Test for doneness, then turn off and cool. 




Serve with rice and steamed broccoli 

This is an easy dish to make. The magazine photo shows it made with spareribs which I love, but it's hard to get then cut to cocktail size, so I usually leave them whole.
Black bean chicken is much better served the following day so that the fat can be removed.
Reheat with broccoli sprigs tucked into the sauce and steamed.

* Gluten Free.
I make this recipe GF. The black beans in the yellow cylinder are available from Amazon.
The jars of paste are also GF and I buy them in Whole Foods. However if you are not a GF person you will find black beans in Chinese groceries, but check because wheat will be an ingredient. Most soy sauce is made from wheat so if going GF, check the band.

Saturday, November 9, 2019

Fast Five for Friday... on Saturday


Kathy Reel is the winner of a copy of BOXING THE OCTOPUS by Tim Maleeny! Kathy, please give Tim your mailing address; you can reach him at Tim at Tim Maleeny dot com.

JULIA SPENCER-FLEMING: It's another crazy weekend for the Reds, dear readers. Half of us are at Crime Bake, New England's premiere mystery writing conference, where Hallie is receiving the Lifetime Achievement Award! Rhys is on deadline and Jenn is promoting both her holiday rom-com A CHRISTMAS KEEPER and her upcoming stand-alone, PARIS IS ALWAYS A GOOD IDEA. (Did you catch the cover reveal? You can see it and find out more on Jenn's Facebook!) In short, things are a bit frantic around here. Which means it's time for a Fast Five.

Today's FF theme is  WINTER IS COMING because holy forking shirtballs, we're supposed to get the first real snow of the season this Monday and Tuesday. I may pack myself in Lucy's suitcase before she leaves Crime Bake and smuggle myself to Key West.

1. What's something you need to do to finish getting ready for the change of season? (Warm weather friends, you can substitute getting ready for the holidays instead, but do be aware we hate you.)

2. What's your favorite thing to wear this time of year?

3. Hot cocoa, hot tea, rum toddies or Seasonal Affective Disorder?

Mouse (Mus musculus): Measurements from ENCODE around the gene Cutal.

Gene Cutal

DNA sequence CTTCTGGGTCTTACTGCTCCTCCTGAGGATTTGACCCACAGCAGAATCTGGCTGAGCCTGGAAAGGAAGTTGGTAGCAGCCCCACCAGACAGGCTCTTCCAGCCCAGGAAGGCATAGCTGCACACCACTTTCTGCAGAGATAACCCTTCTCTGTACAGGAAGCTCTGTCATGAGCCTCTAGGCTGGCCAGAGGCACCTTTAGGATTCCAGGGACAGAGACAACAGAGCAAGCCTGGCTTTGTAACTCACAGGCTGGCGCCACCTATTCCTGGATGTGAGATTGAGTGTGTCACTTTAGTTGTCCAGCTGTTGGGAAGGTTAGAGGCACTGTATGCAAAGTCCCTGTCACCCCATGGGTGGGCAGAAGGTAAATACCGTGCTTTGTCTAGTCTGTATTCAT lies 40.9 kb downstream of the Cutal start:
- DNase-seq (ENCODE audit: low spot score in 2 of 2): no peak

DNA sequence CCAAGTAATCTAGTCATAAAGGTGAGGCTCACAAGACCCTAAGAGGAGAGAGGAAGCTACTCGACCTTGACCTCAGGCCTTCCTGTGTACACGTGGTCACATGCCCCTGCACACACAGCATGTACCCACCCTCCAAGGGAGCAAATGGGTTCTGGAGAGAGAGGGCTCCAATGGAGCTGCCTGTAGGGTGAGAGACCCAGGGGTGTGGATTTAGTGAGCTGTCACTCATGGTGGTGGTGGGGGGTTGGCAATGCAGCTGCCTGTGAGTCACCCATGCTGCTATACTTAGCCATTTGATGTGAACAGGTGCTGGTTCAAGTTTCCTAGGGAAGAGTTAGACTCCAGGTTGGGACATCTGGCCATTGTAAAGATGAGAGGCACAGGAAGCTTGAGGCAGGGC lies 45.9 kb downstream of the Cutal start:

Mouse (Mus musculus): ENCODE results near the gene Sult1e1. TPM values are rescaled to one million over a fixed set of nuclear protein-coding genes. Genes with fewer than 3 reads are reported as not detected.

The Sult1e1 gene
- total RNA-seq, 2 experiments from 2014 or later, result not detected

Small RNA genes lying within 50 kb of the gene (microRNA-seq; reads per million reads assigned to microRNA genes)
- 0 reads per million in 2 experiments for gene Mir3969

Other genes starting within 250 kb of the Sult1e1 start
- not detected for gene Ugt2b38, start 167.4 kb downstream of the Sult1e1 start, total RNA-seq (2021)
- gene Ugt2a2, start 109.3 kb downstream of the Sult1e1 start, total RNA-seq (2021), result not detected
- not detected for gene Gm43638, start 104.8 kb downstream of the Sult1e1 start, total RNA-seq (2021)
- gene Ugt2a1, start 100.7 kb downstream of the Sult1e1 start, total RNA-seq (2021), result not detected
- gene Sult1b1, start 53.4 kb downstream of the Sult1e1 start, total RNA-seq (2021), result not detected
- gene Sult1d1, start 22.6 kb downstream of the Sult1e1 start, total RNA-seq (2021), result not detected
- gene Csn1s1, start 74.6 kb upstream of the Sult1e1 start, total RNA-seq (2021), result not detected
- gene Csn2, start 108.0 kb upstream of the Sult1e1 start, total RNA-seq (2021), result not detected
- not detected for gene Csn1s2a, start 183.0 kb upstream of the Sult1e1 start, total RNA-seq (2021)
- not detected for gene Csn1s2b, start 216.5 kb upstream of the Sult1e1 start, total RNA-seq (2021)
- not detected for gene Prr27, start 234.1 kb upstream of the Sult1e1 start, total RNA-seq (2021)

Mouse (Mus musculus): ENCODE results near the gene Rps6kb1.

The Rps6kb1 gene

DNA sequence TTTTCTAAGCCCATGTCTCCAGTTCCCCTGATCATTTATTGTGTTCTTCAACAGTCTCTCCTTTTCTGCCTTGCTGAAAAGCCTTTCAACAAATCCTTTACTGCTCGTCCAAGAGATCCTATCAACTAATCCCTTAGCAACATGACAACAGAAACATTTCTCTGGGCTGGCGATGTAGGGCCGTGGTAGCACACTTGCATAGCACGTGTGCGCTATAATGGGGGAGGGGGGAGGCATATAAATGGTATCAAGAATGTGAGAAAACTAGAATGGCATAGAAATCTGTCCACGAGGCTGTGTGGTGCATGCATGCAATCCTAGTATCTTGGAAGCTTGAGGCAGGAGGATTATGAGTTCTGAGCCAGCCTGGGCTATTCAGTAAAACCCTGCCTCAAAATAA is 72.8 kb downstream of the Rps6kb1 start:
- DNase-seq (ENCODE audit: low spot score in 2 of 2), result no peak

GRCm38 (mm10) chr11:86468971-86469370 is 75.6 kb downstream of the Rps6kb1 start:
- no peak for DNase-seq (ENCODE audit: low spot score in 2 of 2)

4. One consolation for colder weather? The food! What's a dish you make when it's frosty outside? (Warm weather folks, you can substitute 62F for "frosty." Please see note, v.s., re: we hate you.)

5. It's important to get outside and appreciate nature in the 9 hours, 55 minutes 9 hours, 52 minutes 9 hours and 50 minutes of daylight we still have. What do you do to be outdoor and active this time of year?



JENN McKINLAY:

1. Something you need to do to finish getting ready for the change of season: Must finish revising one book and writing another! Cue maniacal laughter. Also, I need to replace the security door on the front of our house because now that it isn't 1,000 degrees outside, it's nice to have the door open (sorry, not sorry).


2. Your favorite thing to wear this time of year: JEANS! Finally, I can' put the shorts away and wear pants!!! Oh, joy.


3. Hot cocoa, hot tea, rum toddies or Seasonal Affective Disorder?
Cocoa, always cocoa, by the fire pit while we make s'mores cause it's in the fifties at night (shiver).


4. A seasonal dish you like to make: A butt ton of Xmas cookies, but also Posole because...Yuuuum.


5.  Your late fall outdoor activity: Swimming in the pool. (Again, sorry, not sorry).

RHYS BOWEN:


Something you need to do to finish getting ready for the change of season: 
Sorry, Julia  I hate even to mention this but I'm in Arizona where it’s still mid eighties. But when I return to California I will need to get the house ready for the family invasion this Christmas. All coming for once


2. Your favorite thing to wear this time of year:  my bathing suit  the pool is heavenly ( again sorry)


3. Hot cocoa, hot tea, rum toddies or Seasonal Affective Disorder?
Rhys: I’m really affected by the seasonal thing I’d which is why we went to Arizona in the first place  I can’t write if there is darkness and gloom